High Bandwidth Memory (HBM) has been thrown around the rumor mill as being the next big innovation in video card design which will be debuting in AMD’s next generation of Radeon video cards. What is HBM? And what difference will it make?
In high-end gaming video cards, the speed and performance of their onboard VRAM is just as important as the GPU core itself. GDDR5, the current VRAM standard based off of DDR3, is getting a bit long in the tooth as higher performance and bandwidth will be needed to push increasingly demanding experiences. Its replacement, HBM, has been pioneered by Hynix and AMD and will not only sharply increase the available memory bandwidth on video cards (allowing for GPU’s to plow through increasingly massive textures), but also allow for higher power efficiency and smaller form-factors than before.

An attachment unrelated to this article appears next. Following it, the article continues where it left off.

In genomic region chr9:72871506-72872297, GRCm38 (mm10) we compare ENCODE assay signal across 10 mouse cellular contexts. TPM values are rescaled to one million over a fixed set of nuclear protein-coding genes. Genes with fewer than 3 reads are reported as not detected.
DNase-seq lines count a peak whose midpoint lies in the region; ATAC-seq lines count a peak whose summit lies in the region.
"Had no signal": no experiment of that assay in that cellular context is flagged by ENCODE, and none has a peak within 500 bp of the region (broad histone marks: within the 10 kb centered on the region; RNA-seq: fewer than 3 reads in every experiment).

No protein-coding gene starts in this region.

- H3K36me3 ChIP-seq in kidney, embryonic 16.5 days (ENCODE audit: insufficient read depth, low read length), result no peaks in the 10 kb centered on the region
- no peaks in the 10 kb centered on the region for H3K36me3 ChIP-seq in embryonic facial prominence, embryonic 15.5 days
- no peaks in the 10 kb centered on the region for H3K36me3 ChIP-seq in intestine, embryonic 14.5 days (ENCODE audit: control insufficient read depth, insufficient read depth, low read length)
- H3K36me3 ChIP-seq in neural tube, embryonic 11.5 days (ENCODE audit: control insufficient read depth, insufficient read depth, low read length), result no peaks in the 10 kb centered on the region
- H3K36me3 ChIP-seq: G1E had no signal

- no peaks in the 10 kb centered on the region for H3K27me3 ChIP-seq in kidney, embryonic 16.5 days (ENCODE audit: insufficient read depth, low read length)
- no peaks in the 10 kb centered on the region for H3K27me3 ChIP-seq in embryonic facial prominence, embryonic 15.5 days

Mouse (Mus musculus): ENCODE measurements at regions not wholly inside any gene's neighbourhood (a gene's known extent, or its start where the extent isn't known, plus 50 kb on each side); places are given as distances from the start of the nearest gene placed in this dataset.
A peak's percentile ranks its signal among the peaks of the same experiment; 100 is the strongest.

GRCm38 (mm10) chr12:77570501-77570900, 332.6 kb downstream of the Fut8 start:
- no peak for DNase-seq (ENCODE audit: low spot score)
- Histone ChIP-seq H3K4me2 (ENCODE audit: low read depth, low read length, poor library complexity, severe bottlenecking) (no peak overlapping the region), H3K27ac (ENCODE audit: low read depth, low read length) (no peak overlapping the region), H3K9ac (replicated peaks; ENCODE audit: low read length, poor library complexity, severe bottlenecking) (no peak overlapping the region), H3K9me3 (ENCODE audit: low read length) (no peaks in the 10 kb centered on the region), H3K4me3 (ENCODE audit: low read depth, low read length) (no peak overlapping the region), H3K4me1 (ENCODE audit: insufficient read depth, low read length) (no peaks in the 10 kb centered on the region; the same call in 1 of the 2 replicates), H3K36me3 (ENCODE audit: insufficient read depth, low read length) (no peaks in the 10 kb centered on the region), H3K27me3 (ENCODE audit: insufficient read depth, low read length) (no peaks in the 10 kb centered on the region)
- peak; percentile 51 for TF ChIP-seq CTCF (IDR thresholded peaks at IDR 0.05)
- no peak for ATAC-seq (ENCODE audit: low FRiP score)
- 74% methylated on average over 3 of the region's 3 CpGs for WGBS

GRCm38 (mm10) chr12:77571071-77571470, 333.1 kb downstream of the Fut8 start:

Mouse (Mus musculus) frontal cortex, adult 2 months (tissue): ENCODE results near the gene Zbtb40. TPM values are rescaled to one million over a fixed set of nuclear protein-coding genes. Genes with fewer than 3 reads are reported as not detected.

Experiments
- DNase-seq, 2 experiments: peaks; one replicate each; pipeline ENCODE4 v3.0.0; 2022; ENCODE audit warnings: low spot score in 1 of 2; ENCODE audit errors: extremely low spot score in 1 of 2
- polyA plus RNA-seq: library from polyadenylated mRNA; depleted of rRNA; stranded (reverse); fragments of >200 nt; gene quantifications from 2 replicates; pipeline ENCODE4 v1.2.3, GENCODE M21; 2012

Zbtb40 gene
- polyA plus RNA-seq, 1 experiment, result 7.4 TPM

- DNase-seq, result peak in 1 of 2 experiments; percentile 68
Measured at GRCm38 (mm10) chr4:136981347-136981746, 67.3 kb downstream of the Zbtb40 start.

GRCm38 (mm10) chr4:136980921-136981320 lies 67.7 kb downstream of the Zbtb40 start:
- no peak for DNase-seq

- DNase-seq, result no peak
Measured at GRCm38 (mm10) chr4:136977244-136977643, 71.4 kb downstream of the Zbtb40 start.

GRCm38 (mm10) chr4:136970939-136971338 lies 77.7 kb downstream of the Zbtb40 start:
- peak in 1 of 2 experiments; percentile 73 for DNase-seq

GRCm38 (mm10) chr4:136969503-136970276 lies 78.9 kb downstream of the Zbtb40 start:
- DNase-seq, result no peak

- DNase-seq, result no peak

As you can see in the image above, HBM works by stacking DRAM vertically, allowing for more densely packed memory and higher performance at a lower clock speed and voltage. Furthermore, since HBM will be occupying less space on the PCB of a video card (actually being incorporated on the GPU package as close as possible to the GPU core itself), we can expect to see reference video cards that are about 50% smaller than what we’ve become accustomed to with cards like the R9 290X.
Things are about to get very interesting with the expected launch of AMD’s latest generation of high performance video cards in the coming months. If you have any questions regarding video cards or PC hardware in general, feel free to stop by any of our 9 retail locations in Texas or contact us!